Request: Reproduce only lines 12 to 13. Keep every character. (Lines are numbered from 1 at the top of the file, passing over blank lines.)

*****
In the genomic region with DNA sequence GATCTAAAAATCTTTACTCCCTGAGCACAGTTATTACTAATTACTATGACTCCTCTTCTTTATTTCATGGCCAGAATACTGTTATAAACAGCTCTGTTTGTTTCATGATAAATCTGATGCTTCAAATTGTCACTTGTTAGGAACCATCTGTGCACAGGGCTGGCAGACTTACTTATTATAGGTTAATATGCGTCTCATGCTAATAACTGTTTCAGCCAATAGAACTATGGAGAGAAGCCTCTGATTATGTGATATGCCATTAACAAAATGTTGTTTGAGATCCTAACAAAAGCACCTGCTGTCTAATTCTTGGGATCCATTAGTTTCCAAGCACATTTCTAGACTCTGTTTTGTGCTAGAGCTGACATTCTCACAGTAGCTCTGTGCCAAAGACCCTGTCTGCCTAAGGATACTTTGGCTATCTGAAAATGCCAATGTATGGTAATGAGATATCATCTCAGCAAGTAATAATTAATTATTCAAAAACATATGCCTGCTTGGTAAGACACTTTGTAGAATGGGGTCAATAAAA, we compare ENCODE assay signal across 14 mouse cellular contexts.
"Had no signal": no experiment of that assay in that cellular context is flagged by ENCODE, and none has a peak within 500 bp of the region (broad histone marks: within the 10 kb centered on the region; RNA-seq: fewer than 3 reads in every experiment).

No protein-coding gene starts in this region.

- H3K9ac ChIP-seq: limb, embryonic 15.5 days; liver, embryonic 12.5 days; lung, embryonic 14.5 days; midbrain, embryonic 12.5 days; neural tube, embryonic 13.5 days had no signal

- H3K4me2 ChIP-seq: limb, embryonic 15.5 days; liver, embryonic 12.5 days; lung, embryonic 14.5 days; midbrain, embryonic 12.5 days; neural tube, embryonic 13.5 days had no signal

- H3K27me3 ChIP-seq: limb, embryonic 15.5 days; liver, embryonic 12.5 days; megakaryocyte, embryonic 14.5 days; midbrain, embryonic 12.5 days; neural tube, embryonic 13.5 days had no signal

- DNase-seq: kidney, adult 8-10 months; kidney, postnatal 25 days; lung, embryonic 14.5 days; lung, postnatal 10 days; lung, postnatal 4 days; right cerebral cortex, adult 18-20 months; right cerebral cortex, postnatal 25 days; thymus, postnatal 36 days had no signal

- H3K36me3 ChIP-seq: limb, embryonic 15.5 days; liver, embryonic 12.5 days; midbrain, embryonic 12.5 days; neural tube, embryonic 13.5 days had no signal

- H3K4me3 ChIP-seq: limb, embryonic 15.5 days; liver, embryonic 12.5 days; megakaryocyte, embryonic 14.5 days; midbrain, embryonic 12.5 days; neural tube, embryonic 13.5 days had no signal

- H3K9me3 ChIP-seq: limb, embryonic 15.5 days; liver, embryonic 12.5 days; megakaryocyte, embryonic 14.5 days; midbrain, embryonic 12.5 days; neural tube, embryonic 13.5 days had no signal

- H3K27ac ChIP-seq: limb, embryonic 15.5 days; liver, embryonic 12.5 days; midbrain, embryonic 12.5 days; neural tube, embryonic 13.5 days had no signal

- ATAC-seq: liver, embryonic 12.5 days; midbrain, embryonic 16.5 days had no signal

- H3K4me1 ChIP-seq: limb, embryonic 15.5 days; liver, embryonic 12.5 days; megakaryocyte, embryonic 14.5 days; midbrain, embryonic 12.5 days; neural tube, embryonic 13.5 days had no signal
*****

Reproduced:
- ATAC-seq: liver, embryonic 12.5 days; midbrain, embryonic 16.5 days had no signal

- H3K4me1 ChIP-seq: limb, embryonic 15.5 days; liver, embryonic 12.5 days; megakaryocyte, embryonic 14.5 days; midbrain, embryonic 12.5 days; neural tube, embryonic 13.5 days had no signal